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Canada's Writing-on-Stone/Áísínai'pi listed as new World Heritage site

chinadaily.com.cn | Updated: 2019-07-23 15:31

The United Nations Educational, Scientific and Cultural Organization (UNESCO) announced the addition of Writing-on-Stone/Áísínai'pi as the province of Alberta's sixth World Heritage Site, during the 43rd session of its World Heritage Committee in Baku, Azerbaijan on July 10.

Writing-on-Stone / Áísínai'pi is an ancient and sacred cultural landscape where Indigenous peoples have created rock art for millennia. Thousands of petroglyphs and pictographs, the greatest concentration of rock art on the Great Plains of North America, represent the powers of the spirit world that resonate in this sacred landscape, and chronicle critical phases of human history in North America, including when Indigenous peoples first came into contact with Europeans.

Áísínai'pi is the name that Blackfoot people use for the area, which means  "it is pictured/written". This ancient name was also formally recognized through the designation of Áísínai'pi as a National Historic Site of Canada in 2004, the same year it was added to Canada's Tentative List for World Heritage.

"Writing-on-Stone/Áísínai'pi is the site of many natural wonders and a testament to the remarkable ingenuity and creativity of the Blackfoot people. It's easy to see why the site is seen by many as an expression of the confluence of the spirit and human worlds. I hope all Albertans will take the time to explore this extraordinary part of the province and all it has to offer," said Jason Nixon, Minister of Environment and Parks.

More than 60,000 people visit Writing-on-Stone each year to experience the landscape and its rich history.

Writing-on-Stone/Áísínai'pi contains the most significant concentration of protected First Nations petroglyphs (rock carvings) and pictographs (rock paintings) on the Great Plains of North America. [Photo provided to chinadaily.com.cn]

"The designation of Writing-on-Stone/Áísínai'pi as a UNESCO World Heritage Site provides the Blackfoot Confederacy a basis for its future generations as to the strength and truth of our continuing relationship to this land and to our traditions, ceremonies and cultural practices," said Martin Heavy Head, Mookaakin Cultural and Heritage Society/ Blackfoot Confederacy Elder.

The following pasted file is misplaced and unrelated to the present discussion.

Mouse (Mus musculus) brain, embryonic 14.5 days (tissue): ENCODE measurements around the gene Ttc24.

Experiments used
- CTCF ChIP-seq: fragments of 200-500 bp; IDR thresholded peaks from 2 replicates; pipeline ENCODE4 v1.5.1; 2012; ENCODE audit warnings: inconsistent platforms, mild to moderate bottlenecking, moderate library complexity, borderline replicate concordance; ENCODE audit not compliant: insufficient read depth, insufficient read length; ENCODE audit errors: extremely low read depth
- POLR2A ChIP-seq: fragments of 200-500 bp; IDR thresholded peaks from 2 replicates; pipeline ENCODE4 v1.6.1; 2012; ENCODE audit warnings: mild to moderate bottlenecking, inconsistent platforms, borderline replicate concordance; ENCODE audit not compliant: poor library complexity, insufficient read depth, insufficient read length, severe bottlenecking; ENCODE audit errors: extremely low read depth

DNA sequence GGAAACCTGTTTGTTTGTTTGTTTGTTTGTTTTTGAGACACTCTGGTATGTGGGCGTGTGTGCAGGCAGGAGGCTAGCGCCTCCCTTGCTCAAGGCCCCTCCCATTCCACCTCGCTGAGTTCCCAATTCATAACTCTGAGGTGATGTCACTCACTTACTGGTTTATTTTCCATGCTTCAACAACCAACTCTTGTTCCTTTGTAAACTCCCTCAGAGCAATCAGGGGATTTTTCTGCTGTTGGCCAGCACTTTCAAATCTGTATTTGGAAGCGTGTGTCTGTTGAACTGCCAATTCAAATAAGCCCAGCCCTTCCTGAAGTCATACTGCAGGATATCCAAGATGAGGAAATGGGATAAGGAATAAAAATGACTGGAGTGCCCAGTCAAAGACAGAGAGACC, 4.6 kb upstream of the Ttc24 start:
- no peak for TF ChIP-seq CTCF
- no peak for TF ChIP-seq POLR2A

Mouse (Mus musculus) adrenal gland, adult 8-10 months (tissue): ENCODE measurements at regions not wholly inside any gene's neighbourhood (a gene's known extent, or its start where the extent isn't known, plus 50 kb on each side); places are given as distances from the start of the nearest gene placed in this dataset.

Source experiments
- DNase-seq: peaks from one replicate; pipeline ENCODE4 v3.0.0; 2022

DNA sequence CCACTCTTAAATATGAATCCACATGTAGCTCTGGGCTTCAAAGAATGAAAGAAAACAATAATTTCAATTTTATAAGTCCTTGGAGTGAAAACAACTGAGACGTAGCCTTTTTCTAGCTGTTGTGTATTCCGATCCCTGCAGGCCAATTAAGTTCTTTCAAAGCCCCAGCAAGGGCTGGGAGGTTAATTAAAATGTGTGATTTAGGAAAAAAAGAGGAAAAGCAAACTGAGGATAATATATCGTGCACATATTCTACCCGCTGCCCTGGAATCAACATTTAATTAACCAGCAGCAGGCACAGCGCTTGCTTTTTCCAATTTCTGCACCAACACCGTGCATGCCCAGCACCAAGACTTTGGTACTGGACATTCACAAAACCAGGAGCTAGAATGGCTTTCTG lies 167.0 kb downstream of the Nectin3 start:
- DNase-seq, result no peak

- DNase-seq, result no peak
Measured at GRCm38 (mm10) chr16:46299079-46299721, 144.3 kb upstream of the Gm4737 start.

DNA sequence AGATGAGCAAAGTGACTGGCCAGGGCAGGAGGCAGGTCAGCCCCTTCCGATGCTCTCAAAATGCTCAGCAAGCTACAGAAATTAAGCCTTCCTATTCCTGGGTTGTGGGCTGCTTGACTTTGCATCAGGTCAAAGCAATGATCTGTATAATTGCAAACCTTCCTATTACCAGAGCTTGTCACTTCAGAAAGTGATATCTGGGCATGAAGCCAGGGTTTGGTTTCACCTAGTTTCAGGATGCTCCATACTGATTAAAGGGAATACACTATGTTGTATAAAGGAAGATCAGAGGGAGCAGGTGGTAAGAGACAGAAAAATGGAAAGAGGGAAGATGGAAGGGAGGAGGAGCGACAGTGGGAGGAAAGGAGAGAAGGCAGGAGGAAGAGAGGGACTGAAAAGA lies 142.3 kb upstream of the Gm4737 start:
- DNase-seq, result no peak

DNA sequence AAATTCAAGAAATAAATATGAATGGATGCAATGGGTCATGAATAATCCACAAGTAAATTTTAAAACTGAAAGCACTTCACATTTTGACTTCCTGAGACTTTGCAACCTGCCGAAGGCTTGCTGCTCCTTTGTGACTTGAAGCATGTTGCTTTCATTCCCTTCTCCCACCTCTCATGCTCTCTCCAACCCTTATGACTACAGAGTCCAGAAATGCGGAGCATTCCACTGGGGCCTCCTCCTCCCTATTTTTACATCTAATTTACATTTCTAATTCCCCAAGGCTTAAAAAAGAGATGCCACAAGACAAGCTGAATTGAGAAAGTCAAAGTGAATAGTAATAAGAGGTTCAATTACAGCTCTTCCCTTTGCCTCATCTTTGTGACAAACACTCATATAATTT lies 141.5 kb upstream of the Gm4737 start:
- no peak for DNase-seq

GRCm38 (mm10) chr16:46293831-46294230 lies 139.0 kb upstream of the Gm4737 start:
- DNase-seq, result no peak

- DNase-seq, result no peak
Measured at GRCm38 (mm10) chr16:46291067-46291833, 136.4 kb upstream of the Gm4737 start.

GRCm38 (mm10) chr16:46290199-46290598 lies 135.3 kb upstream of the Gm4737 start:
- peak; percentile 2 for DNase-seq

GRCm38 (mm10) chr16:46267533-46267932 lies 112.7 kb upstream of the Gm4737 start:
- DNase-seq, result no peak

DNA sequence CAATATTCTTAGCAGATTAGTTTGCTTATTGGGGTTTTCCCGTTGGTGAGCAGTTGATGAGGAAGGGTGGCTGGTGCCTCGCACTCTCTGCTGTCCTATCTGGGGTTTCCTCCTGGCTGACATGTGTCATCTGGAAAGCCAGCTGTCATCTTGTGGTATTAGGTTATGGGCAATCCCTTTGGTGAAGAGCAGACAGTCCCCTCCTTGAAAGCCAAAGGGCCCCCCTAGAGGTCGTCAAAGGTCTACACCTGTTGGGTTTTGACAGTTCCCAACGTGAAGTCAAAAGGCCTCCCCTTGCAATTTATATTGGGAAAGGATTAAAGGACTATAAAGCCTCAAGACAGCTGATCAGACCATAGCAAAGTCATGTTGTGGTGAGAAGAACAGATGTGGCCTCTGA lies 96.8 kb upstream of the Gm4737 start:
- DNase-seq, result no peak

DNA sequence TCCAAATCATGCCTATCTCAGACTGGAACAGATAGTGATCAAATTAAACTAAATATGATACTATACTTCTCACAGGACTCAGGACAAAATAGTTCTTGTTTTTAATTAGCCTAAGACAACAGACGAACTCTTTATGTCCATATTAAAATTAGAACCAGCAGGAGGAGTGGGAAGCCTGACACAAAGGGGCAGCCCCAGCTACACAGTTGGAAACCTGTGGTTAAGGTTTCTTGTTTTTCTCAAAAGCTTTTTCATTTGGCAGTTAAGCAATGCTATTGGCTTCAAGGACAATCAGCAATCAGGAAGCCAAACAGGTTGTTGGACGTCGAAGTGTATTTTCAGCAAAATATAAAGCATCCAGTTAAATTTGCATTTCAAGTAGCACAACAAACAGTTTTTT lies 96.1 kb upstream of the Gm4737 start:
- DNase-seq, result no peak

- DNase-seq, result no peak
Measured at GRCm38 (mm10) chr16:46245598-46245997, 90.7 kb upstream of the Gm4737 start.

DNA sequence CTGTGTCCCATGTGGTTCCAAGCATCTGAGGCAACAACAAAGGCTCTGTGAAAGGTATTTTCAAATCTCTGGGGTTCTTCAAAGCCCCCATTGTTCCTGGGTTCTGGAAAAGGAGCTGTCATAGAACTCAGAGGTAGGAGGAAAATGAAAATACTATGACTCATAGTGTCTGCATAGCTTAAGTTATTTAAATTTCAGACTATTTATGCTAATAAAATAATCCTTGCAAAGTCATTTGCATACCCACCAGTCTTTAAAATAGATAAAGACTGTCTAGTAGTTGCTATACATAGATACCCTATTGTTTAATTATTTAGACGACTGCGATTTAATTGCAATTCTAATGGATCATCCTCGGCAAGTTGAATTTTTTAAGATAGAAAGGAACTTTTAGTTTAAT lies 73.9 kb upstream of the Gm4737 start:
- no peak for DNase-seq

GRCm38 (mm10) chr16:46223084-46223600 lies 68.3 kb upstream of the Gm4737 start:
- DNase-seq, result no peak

"Writing-on-Stone is an Alberta treasure that draws thousands of visitors annually to take part in interpretive tours and activities led by knowledgeable and passionate staff who love to share the park's unique history," said Tanya Fir, Minister of Economic Development, Trade and Tourism.

Writing-on-Stone/Áísínai'pi contains the most significant concentration of protected First Nations petroglyphs (rock carvings) and pictographs (rock paintings) on the Great Plains of North America. Some of the carvings and paintings date back 2,000 years.

The inscription coincides with 2019 being designated as the International Year of Indigenous Languages by the United Nations. Canadians and also visitors are encouraged to help support the revitalization of Indigenous languages in Canada, and are invited to visit Canada's network of heritage places to learn more about Indigenous languages, knowledge, cultures, and traditions.

On June 21, 2019, the Indigenous Languages Act received Royal Assent. The Government of Canada will work with Indigenous representative organizations, Indigenous governments, and provinces and territories for its implementation. To support this implementation, Budget 2019 includes an investment of $333.7 million over five years, and $115.7 million annually thereafter.

There are over 1,000 sites on the World Heritage List worldwide.

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